The annual UNDP human development index is out for the year, and it is not good news for Pakistanis. We stay at the same position as last and many previous years at 146th among 187 countries. Pakistan is 11 points lower than India, which starts at 135. India and Bangladesh have each improved one position. Bangladesh has slightly better ranking than us. The Human Development Index offers the best method of measuring human progress and ranking of countries thus far. The index takes into account multiple factors like gender equality, poverty, education, health, access to primary services, infant mortality and life expectancy. Covering a broad range of dimensions of human progress or lack of it, the index has become an acceptable international standard.
Unfortunately, the announcement of the index for the past several years has passed without serious debate and comment in our political circles, media and the think tank community. Barring few occasional comments and review in a few policy-research institutions, no discussion takes place in a serious fashion. Why? Because those who are responsible for human development planning, and more importantly execution of policy at the provincial and district levels, can get away with their failure.
How we can do better depends a lot on knowing first why we are doing so poorly in human development. Three reasons are important to ponder over. First, the demand pull from the peoples and communities at the local level is neither well organised through community organisation, nor is it strong enough to get the bureaucracy at the district level and the political bosses at provincial and federal levels sensitive to basic human needs. The first step should be sensitising people and communities about their rights and energise them enough to question the quality of services at the local level. In my view, when communities become more and more development conscious, they put more and more pressure on the bureaucracy and the public representatives to provide services.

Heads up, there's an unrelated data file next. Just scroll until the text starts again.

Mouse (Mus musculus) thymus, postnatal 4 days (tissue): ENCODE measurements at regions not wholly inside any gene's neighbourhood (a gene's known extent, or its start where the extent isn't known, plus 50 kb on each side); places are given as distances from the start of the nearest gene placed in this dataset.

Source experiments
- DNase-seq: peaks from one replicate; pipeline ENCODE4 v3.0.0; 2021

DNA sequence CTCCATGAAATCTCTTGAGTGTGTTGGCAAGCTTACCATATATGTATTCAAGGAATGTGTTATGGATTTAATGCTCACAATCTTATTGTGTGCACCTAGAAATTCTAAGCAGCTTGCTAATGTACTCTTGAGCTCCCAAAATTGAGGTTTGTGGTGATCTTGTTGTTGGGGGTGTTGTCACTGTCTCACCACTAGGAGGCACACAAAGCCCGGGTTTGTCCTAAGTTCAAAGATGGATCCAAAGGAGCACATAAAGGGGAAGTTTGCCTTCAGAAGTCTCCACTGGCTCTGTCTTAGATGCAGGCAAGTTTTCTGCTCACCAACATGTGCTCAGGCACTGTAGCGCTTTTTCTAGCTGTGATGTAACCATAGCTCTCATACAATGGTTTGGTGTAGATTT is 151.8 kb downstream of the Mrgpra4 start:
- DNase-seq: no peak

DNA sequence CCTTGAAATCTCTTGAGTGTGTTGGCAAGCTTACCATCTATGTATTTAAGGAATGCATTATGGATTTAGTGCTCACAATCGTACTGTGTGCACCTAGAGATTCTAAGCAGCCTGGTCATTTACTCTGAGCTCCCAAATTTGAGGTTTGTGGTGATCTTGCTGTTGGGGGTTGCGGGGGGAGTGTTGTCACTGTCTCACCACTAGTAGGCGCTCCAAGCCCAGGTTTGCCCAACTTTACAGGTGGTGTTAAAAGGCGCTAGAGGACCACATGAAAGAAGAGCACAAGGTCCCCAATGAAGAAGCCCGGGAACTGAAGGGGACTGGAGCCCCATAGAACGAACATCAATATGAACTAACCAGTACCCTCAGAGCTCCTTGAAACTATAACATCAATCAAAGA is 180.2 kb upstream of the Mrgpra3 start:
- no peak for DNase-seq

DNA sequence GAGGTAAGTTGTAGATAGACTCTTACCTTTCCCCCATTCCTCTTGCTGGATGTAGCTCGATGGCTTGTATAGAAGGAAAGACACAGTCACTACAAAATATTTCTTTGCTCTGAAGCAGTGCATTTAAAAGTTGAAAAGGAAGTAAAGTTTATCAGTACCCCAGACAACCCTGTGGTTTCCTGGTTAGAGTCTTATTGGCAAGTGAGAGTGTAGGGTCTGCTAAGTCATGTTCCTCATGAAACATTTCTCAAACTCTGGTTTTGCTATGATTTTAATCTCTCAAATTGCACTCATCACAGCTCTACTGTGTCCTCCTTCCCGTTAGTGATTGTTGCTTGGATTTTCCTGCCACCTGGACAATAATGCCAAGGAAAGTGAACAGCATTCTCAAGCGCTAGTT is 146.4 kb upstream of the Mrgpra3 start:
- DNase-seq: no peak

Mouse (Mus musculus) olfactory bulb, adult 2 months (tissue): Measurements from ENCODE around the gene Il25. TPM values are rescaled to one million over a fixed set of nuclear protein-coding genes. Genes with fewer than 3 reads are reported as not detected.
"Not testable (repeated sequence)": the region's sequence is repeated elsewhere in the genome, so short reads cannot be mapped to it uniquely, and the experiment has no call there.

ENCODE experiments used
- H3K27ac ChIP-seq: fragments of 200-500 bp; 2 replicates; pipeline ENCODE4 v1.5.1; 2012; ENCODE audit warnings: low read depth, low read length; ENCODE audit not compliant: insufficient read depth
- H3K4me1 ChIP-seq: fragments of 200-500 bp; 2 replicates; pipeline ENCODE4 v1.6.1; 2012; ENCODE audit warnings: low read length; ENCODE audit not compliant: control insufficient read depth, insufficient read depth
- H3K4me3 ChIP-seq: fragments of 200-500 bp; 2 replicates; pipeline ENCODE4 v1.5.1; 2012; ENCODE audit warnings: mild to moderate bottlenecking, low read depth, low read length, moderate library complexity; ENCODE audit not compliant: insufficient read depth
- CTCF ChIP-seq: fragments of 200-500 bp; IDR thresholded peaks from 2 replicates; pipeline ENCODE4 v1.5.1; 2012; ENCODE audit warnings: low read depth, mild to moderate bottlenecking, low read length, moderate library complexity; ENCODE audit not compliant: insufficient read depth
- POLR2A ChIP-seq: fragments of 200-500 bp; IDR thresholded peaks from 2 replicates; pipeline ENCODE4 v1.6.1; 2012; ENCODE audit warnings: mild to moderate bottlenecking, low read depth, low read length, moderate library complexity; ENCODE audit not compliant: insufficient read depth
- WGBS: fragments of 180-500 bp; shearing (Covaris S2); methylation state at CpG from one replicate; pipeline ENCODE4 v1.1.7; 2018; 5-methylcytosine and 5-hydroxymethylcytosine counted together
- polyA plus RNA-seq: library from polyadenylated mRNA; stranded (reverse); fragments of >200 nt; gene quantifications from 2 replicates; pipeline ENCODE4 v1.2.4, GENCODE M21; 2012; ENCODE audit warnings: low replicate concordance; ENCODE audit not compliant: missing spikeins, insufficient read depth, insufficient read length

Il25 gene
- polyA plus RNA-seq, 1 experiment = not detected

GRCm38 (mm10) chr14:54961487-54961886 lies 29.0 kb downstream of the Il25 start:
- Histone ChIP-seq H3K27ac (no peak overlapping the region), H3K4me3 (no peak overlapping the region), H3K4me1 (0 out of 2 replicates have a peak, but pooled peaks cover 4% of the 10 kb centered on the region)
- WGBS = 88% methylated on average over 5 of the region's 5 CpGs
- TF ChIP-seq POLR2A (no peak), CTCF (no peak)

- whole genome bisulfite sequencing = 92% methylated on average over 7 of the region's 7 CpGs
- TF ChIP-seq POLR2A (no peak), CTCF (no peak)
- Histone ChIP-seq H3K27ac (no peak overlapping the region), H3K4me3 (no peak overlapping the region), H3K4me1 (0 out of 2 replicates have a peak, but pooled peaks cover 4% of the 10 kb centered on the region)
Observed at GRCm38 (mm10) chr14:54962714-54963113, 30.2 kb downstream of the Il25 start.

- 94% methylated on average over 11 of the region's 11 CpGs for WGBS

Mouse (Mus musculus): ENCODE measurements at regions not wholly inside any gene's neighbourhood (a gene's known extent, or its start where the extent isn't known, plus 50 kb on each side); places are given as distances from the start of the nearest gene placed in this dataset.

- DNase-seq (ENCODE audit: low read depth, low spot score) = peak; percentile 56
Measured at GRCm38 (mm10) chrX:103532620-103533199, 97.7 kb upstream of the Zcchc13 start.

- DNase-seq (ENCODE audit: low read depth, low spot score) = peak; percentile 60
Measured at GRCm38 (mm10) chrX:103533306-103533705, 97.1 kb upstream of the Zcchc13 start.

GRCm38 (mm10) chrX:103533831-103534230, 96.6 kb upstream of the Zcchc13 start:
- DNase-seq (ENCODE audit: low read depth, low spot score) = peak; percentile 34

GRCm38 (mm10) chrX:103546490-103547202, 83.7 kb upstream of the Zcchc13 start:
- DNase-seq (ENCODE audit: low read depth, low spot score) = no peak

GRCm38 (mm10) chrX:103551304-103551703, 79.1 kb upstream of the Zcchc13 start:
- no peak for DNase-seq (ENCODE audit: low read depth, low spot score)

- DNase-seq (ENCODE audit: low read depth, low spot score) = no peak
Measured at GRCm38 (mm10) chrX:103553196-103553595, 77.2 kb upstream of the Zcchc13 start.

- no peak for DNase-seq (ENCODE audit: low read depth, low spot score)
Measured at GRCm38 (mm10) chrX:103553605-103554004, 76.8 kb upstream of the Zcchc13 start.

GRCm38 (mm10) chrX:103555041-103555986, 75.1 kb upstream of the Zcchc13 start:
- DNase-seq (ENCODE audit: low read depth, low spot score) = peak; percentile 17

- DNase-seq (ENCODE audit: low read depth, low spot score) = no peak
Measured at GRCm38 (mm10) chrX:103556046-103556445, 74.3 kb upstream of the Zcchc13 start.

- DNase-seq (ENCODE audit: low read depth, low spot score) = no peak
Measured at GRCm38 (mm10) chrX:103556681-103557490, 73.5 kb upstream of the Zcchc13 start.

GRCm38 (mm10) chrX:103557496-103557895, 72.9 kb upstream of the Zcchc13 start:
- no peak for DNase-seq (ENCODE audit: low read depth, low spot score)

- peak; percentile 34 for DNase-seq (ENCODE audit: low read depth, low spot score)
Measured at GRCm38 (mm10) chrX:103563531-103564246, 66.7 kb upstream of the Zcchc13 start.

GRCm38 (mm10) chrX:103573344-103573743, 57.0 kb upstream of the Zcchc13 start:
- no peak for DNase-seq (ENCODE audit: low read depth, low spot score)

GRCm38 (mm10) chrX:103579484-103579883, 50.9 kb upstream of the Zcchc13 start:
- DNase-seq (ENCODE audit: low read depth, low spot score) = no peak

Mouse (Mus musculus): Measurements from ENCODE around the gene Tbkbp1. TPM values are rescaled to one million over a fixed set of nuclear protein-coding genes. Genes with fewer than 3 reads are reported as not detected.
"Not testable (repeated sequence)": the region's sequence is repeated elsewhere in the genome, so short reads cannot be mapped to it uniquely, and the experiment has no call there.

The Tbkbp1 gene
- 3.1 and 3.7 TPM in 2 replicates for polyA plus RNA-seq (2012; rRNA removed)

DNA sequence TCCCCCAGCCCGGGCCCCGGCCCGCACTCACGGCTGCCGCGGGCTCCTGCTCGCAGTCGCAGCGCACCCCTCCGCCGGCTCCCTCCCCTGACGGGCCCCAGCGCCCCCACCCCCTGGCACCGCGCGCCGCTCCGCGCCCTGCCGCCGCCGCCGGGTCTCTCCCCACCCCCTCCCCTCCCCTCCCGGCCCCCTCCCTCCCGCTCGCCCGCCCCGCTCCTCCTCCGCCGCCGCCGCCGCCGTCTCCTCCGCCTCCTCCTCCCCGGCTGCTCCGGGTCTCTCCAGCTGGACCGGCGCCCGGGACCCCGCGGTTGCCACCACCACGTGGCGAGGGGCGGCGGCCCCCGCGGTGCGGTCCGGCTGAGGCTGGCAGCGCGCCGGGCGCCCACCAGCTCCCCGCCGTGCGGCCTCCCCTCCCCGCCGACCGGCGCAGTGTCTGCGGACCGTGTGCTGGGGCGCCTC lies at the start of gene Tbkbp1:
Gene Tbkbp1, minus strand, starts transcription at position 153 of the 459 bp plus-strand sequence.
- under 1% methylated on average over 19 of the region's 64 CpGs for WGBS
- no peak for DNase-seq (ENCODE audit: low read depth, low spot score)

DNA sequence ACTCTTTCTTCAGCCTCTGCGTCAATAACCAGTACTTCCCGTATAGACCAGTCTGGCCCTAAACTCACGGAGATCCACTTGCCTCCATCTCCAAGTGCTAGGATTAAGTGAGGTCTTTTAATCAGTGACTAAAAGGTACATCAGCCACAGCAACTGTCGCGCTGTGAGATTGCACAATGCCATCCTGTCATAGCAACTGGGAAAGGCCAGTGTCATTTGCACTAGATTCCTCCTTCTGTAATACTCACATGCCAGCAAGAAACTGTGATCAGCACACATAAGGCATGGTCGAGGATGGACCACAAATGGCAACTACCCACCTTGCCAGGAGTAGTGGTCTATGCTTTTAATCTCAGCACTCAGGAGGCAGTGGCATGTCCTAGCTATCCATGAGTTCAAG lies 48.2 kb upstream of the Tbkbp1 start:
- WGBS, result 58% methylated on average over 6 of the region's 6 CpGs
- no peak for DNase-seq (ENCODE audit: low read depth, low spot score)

The second important reason is lack of accountability of the bureaucracy at the district and higher levels in every field that is used for measurement for the human development index, like education, health and other services. In Punjab, and may be in other provinces, we have a district-wise human development index. Rajanpur, for instance, stands at the lowest point on the human development index in the province and there are so many other districts in Balochistan and interior Sindh that haven’t progressed. How many district officials have been fired, demoted or denied promotion? None. They get away with inefficiency, corruption and mismanagement of resources because of the poor system of accountability. They are supposed to serve the political purposes of their provinces’ bosses more than looking after the interests of the citizens of the districts.
Finally, the areas that are the core of human development — education and health — have poor political and administrative leadership both at the higher level as well as at the local institutional level. Our public representatives and governments expend their energies and resources on physical projects for very obvious reasons and very little on human development initiatives. Low allocation of resources is yet another reason, but the problem is that whatever the governments allocated on education, health or gender equality is either wasted or misused. With ghost schools, ghost teachers and ghost doctors and poor law and justice regimes, we have continuously failed to improve our human development conditions.
It is a sad reflection on the performance of our political governments that morally and in terms of their legal mandate must be devoted to developing our human potential. Not even the much praised civil society groups seem to be alive to this basic human problem in Pakistan.
Published in The Express Tribune, August 1st, 2014.
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